Nikhil Chakravartty passed away on 27 June 1998, by which time he had stepped down as editor of Mainstream to become its editorial advisor.

Mainstream is now edited by his son Sumit Chakravartty.

Also read: Why Rajdeep, Barkha must decline Padma Sri

Lessons for Vir Sanghvi & Barkha from Prem & Nikhilda

Did Radia tapes impact Padma awards for journos?

External reading: Usha Rai on Nikhil Chakravartty

”The Hindu’ situation had become irremediable’

29 October 2013

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The “professional” editor may have been eased out by redesignating him; the services of the “professional” CEO may have been summarily terminated; and the front page of the paper may have returned to its past.

But The Hindu saga is not over yet.

After six board members on the 11-member board of Kasturi & Sons (K. Balaji, K. Venugopal, Ramesh Rangarajan, Lakshmi Srinath, Vijaya Arun and Akhila Vijay Iyengar) wrote to the other five against the removal of Siddharth Varadarajan and Arun Anant, the chairman of the board N. Ram has responded in kind through a seven-page response, with the operative paragraphs on pages 3 and 4.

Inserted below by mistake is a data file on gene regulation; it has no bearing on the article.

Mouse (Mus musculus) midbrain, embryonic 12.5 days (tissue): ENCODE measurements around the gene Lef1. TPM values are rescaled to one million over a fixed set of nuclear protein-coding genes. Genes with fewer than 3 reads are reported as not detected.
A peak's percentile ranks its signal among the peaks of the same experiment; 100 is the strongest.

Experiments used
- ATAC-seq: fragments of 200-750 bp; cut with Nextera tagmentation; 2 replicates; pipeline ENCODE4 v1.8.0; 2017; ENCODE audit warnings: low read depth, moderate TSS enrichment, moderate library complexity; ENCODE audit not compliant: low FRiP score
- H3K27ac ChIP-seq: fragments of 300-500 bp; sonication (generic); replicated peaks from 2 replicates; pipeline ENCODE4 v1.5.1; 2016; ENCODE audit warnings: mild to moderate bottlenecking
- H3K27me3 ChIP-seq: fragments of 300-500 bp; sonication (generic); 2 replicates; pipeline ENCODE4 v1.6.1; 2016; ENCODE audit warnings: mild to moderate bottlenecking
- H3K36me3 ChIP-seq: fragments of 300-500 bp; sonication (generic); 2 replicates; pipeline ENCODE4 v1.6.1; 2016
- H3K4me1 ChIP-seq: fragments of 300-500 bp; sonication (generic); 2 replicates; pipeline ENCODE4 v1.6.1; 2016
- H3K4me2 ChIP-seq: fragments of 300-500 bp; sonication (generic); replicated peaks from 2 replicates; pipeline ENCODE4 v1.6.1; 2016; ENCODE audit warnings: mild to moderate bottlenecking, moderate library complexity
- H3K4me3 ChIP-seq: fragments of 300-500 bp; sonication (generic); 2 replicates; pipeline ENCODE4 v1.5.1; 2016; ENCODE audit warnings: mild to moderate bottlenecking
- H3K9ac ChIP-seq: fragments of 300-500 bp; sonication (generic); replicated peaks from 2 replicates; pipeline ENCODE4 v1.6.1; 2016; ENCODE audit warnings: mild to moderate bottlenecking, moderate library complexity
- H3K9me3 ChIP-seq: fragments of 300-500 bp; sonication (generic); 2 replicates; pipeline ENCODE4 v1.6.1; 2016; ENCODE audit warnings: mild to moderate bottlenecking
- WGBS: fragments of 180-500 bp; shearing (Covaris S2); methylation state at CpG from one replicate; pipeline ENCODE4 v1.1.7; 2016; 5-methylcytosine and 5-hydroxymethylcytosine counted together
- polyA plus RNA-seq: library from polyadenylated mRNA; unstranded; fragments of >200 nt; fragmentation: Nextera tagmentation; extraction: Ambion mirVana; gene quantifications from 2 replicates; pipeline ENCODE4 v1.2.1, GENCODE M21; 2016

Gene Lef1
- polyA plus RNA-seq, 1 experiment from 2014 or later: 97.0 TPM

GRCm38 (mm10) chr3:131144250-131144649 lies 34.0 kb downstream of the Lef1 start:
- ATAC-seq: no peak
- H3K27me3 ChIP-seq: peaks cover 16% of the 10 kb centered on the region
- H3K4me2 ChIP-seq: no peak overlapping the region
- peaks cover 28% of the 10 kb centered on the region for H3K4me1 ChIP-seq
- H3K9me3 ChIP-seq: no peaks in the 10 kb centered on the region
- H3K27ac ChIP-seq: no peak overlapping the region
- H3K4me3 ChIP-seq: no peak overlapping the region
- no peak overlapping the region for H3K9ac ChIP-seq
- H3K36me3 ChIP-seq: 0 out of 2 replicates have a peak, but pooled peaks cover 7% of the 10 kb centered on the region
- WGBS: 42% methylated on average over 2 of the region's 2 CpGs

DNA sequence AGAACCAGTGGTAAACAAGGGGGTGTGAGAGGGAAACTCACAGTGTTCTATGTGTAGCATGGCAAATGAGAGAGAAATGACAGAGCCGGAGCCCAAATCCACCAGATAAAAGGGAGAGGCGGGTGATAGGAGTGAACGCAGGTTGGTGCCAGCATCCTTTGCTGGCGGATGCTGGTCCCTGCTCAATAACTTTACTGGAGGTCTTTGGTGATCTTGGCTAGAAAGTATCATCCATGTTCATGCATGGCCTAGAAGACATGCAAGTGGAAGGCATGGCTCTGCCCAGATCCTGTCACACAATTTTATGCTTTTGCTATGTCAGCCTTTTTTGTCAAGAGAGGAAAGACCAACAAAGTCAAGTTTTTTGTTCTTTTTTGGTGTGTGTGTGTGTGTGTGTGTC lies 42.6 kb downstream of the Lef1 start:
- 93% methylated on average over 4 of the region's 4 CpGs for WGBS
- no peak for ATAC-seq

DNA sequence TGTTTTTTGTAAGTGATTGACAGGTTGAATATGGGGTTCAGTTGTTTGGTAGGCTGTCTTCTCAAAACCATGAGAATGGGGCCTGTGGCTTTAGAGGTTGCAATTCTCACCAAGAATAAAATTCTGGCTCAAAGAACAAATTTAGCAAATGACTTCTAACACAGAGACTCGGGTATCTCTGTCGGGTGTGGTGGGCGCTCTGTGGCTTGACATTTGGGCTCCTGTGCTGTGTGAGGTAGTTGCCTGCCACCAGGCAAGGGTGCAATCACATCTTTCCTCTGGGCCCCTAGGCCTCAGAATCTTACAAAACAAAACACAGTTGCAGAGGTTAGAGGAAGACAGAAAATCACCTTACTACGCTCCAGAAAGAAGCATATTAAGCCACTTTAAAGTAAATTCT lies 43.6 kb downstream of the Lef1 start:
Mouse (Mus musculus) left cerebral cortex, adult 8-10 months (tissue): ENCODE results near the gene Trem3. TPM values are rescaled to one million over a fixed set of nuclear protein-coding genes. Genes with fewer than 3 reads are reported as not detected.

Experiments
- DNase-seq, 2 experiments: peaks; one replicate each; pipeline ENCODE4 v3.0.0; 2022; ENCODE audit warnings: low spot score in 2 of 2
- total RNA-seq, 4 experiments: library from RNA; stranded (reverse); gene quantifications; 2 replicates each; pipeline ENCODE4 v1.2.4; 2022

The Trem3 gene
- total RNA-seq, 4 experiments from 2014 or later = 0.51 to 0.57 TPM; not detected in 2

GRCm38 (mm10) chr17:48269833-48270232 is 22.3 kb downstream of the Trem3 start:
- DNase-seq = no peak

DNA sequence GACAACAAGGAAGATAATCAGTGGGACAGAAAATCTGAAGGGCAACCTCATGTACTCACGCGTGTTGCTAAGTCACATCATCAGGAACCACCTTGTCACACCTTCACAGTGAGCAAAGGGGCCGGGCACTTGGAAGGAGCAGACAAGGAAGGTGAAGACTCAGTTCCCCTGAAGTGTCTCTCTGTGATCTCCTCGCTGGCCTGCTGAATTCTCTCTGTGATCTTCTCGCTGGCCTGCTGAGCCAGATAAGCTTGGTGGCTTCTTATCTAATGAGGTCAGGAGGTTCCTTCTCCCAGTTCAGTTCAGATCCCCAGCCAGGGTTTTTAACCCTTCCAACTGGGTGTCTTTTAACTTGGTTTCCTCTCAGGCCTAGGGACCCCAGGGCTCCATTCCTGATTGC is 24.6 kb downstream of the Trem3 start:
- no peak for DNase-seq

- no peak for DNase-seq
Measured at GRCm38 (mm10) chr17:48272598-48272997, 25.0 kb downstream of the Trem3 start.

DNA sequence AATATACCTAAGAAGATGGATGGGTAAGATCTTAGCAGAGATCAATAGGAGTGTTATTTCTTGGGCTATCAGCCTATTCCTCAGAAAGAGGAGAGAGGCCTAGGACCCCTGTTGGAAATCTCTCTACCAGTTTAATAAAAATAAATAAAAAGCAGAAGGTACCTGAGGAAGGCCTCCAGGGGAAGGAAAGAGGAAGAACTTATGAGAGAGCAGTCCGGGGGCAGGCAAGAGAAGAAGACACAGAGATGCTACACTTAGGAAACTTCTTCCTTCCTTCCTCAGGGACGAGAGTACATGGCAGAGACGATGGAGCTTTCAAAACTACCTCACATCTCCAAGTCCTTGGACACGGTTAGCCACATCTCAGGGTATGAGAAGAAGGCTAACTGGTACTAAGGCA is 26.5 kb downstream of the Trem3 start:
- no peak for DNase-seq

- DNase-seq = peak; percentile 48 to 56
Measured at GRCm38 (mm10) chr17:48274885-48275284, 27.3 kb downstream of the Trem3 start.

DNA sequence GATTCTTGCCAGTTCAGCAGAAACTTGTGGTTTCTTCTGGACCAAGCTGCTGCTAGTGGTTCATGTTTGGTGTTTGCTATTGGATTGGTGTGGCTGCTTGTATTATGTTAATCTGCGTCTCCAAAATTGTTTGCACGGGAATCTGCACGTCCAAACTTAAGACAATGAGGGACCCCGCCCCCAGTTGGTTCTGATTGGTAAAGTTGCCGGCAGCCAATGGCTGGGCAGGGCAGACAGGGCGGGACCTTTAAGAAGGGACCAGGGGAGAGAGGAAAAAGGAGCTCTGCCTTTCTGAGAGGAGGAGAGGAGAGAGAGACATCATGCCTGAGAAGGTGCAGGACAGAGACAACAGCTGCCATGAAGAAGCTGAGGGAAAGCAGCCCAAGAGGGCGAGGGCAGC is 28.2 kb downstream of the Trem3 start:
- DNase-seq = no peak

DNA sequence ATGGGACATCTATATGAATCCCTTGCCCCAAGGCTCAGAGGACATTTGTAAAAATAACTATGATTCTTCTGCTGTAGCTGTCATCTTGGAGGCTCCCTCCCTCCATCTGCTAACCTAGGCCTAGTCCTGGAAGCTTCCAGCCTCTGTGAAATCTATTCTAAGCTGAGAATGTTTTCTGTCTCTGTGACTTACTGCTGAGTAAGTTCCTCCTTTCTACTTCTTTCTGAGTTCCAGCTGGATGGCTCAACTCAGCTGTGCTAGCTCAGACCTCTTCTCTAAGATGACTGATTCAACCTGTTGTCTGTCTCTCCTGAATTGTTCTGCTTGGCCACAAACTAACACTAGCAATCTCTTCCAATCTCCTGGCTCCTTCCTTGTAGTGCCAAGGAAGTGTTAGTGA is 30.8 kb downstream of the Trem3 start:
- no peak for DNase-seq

“The discussions on the performance of Mr Siddharth Varadarajan as Editor of The Hindu was in fact a continuation of the discussions in the Board meeting held on August 20, 2013 as reflected clearly in the minutes of the meeting approved unanimously at the meeting on October 21, 2013. Not a single Director had any words of praise for or defence of his performance. Mr Siddharth Varadarajan had been informed in detail by me as Chairman of the previous meeting Board meeting of the view of the Board and some Directors had raised such issues with him periodically. Mr N. Murali, Mr. N. Ravi, Ms Malini Parthasarathy, and I referred to many instances of gross and continued violation of the binding Code of Editorial Values in terms of editorialising in the guise of news coverage, unfair and exaggerated reporting, banning or downplaying coverage of certain personalities with personal preference and prejudice, overriding professional news judgement, unsatisfactory coverage in the in main Chennai market, frequent absences from Chennai, and inadequate time and commitment to the overall task of editing the newspaper. Some of you wanted these issues address with Mr Siddharth Varadarajan. I pointed out that these issues had been taken up with him repeatedly to no effect and Mr. N Ravi expressed the view that the situation had become irremediable.